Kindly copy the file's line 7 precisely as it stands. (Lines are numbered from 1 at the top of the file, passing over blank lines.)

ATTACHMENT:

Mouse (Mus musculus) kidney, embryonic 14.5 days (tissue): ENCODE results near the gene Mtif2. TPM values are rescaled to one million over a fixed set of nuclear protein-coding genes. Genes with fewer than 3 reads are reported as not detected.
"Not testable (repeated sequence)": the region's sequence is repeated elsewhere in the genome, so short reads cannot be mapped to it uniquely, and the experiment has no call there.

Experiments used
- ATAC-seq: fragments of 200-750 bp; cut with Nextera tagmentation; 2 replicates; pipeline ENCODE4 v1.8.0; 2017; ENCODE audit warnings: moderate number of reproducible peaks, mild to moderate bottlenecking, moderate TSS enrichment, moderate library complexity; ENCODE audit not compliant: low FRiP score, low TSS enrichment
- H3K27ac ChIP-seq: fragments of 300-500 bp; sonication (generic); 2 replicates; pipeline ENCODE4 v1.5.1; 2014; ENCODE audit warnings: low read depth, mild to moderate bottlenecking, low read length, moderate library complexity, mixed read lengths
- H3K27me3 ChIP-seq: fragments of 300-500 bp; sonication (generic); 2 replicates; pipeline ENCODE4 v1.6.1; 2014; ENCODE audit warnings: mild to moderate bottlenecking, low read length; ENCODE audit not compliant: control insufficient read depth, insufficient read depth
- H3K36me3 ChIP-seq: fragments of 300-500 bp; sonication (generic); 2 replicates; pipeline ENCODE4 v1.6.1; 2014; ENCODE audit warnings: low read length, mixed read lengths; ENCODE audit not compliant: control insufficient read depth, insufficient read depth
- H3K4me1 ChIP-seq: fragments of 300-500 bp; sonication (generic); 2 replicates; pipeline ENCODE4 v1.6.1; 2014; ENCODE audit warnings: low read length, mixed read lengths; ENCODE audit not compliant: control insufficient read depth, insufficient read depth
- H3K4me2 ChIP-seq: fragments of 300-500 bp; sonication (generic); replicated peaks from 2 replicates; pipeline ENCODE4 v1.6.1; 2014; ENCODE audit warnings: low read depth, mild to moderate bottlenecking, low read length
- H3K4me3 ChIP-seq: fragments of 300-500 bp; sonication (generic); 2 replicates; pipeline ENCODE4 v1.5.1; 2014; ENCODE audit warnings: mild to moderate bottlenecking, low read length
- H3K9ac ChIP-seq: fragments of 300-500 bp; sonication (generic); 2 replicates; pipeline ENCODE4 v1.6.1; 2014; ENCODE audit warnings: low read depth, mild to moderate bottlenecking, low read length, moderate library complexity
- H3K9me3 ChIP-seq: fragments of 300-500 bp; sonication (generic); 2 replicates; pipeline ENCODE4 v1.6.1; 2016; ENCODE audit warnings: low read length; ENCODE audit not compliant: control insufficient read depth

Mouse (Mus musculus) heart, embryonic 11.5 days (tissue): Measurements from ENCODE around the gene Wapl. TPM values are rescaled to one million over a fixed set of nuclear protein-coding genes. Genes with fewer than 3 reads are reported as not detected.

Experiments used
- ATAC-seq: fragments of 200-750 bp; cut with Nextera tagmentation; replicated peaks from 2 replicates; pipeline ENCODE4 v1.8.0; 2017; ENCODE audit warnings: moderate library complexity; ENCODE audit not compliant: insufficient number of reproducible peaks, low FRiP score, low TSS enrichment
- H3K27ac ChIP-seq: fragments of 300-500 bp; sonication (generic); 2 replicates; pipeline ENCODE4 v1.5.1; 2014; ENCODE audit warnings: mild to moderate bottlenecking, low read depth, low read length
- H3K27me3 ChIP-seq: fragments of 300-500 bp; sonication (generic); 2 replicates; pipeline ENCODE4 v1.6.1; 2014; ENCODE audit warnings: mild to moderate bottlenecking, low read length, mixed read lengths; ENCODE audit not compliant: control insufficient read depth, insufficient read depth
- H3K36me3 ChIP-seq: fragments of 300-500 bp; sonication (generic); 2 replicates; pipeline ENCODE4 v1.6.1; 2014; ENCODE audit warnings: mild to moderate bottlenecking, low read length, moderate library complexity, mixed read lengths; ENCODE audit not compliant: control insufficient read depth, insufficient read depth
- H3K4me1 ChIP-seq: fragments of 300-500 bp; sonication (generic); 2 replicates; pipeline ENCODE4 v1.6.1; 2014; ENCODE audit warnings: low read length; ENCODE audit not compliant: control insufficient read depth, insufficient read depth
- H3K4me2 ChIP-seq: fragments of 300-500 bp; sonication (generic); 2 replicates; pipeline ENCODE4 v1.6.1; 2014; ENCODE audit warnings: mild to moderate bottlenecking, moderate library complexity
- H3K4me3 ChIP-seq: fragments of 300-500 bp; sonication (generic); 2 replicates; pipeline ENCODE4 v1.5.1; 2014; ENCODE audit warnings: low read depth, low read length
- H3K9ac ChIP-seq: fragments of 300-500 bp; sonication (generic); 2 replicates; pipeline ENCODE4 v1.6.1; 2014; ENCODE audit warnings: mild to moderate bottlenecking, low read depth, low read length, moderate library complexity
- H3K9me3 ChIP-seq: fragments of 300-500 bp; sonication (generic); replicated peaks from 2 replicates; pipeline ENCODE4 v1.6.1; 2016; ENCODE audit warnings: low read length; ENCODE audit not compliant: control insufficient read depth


- H3K36me3 ChIP-seq: fragments of 300-500 bp; sonication (generic); 2 replicates; pipeline ENCODE4 v1.6.1; 2014; ENCODE audit warnings: low read length, mixed read lengths; ENCODE audit not compliant: control insufficient read depth, insufficient read depth